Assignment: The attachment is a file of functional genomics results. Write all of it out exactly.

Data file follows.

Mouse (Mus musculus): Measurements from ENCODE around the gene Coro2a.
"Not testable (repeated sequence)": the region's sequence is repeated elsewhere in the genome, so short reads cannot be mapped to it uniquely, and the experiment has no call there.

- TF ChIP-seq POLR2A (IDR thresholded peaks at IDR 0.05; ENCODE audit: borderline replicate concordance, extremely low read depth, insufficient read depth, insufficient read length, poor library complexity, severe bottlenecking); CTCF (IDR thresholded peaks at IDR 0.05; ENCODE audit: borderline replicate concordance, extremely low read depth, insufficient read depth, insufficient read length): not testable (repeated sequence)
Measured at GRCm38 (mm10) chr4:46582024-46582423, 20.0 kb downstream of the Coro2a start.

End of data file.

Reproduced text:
Mouse (Mus musculus): Measurements from ENCODE around the gene Coro2a.
"Not testable (repeated sequence)": the region's sequence is repeated elsewhere in the genome, so short reads cannot be mapped to it uniquely, and the experiment has no call there.

- TF ChIP-seq POLR2A (IDR thresholded peaks at IDR 0.05; ENCODE audit: borderline replicate concordance, extremely low read depth, insufficient read depth, insufficient read length, poor library complexity, severe bottlenecking); CTCF (IDR thresholded peaks at IDR 0.05; ENCODE audit: borderline replicate concordance, extremely low read depth, insufficient read depth, insufficient read length): not testable (repeated sequence)
Measured at GRCm38 (mm10) chr4:46582024-46582423, 20.0 kb downstream of the Coro2a start.